Salt-inducible kinase 3 regulates the mammalian circadian clock by destabilizing PER2 protein

  1. Naoto Hayasaka  Is a corresponding author
  2. Arisa Hirano
  3. Yuka Miyoshi
  4. Isao T Tokuda
  5. Hikari Yoshitane
  6. Junichiro Matsuda
  7. Yoshitaka Fukada
  1. Nagoya University, Japan
  2. The University of Tokyo, Japan
  3. Kindai University, Japan
  4. Ritsumeikan University, Japan
  5. National Institutes of Biomedical Innovation, Health and Nutrition, Japan

Abstract

Salt-inducible kinase 3 (SIK3) plays a crucial role in various aspects of metabolism. In the course of investigating metabolic defects in Sik3-deficient mice (Sik3-/-), we observed that circadian rhythmicity of the metabolisms was phase-delayed. Sik3-/- mice also exhibited other circadian abnormalities, including lengthening of the period, impaired entrainment to the light-dark cycle, phase variation in locomotor activities, and aberrant physiological rhythms. Ex vivosuprachiasmatic nucleus slices from Sik3-/- mice exhibited destabilized and desynchronized molecular rhythms among individual neurons. In cultured cells, Sik3-knockdown resulted in abnormal bioluminescence rhythms. Expression levels of PER2, a clock protein, were elevated in Sik3-knockdown cells but down-regulated in Sik3-overexpressing cells, which could be attributed to a phosphorylation-dependent decrease in PER2 protein stability. This was further confirmed by PER2 accumulation in the Sik3-/- fibroblasts and liver. Collectively, SIK3 plays key roles in circadian rhythms by facilitating phosphorylation-dependent PER2 destabilization, either directly or indirectly.

Article and author information

Author details

  1. Naoto Hayasaka

    Department of Neuroscience II, Research Institute of Environmental Medicine, Nagoya University, Nagoya, Japan
    For correspondence
    naotohayasaka@yahoo.co.jp
    Competing interests
    The authors declare that no competing interests exist.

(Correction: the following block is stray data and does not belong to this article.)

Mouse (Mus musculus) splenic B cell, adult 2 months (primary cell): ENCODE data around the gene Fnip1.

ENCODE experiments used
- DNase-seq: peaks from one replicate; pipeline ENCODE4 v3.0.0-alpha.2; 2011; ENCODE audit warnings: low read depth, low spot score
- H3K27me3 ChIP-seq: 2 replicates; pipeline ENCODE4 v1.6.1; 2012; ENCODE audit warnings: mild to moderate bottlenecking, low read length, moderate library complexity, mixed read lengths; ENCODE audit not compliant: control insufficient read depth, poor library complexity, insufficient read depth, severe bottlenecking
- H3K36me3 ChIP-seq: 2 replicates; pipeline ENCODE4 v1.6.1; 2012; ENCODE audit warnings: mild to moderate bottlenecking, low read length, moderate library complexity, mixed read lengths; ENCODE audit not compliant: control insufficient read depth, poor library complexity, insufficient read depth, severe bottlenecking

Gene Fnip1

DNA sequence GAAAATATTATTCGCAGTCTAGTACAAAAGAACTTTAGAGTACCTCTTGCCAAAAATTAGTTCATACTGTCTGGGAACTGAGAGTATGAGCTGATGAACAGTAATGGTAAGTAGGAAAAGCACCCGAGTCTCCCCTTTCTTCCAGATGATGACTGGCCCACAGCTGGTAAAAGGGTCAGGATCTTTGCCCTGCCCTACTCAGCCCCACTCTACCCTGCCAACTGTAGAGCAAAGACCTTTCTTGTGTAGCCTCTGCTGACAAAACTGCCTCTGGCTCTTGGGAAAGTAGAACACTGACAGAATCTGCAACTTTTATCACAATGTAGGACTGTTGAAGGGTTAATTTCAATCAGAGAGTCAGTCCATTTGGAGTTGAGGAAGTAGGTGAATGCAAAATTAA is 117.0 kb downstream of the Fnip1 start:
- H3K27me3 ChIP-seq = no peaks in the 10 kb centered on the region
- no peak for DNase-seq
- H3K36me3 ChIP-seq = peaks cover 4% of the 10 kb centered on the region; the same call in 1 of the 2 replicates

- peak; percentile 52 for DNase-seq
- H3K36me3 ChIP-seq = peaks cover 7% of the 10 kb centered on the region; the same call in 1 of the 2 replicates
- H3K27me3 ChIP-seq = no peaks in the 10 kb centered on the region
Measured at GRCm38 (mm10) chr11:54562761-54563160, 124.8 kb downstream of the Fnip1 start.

ORCID icon "This ORCID iD identifies the author of this article:" 0000-0003-2844-524X
  2. Arisa Hirano

    Department of Biological Sciences, The University of Tokyo, Tokyo, Japan
    Competing interests
    The authors declare that no competing interests exist.
  3. Yuka Miyoshi

    Department of Anatomy and Neurobiology, Kindai University, Osaka, Japan
    Competing interests
    The authors declare that no competing interests exist.
  4. Isao T Tokuda

    Department of Mechanical Engineering, Ritsumeikan University, Kusatsu, Japan
    Competing interests
    The authors declare that no competing interests exist.
    ORCID icon "This ORCID iD identifies the author of this article:" 0000-0001-6212-0022
  5. Hikari Yoshitane

    Department of Biological Sciences, The University of Tokyo, Tokyo, Japan
    Competing interests
    The authors declare that no competing interests exist.
  6. Junichiro Matsuda

    Laboratory of Animal Models for Human Diseases, National Institutes of Biomedical Innovation, Health and Nutrition, Osaka, Japan
    Competing interests
    The authors declare that no competing interests exist.
  7. Yoshitaka Fukada

    Department of Biological Sciences, The University of Tokyo, Tokyo, Japan
    Competing interests
    The authors declare that no competing interests exist.

Funding

Japan Society for the Promotion of Science (Grant-in-Aid for Scientific Research 25293053)

  • Naoto Hayasaka

Japan Science and Technology Agency (PRESTO)

  • Naoto Hayasaka

Japan Society for the Promotion of Science (Grant-in-Aid for Scientific Research 24227001)

  • Yoshitaka Fukada

Japan Society for the Promotion of Science (Grant-in-Aid for Scientific Research 17H06096)

  • Yoshitaka Fukada

The funders had no role in study design, data collection and interpretation, or the decision to submit the work for publication.

Reviewing Editor

  1. Jeff Price

Ethics

Animal experimentation: This study was performed in strict accordance with the recommendations in the Guide for the Care and Use of Laboratory Animals of the Japan Society for Promotion of Sciences. All of the animals were handled according to approved institutional animal care and use committees of Kindai University (KAME- 19-051) and Nagoya University (17239).

Version history

  1. Received: January 2, 2017
  2. Accepted: December 8, 2017
  3. Accepted Manuscript published: December 11, 2017 (version 1)
  4. Version of Record published: December 29, 2017 (version 2)
  5. Version of Record updated: January 10, 2018 (version 3)
  6. Version of Record updated: January 25, 2021 (version 4)

Copyright

© 2017, Hayasaka et al.

This article is distributed under the terms of the Creative Commons Attribution License permitting unrestricted use and redistribution provided that the original author and source are credited.

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  1. Naoto Hayasaka
  2. Arisa Hirano
  3. Yuka Miyoshi
  4. Isao T Tokuda
  5. Hikari Yoshitane
  6. Junichiro Matsuda
  7. Yoshitaka Fukada
(2017)
Salt-inducible kinase 3 regulates the mammalian circadian clock by destabilizing PER2 protein
eLife 6:e24779.
https://doi.org/10.7554/eLife.24779

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https://doi.org/10.7554/eLife.24779

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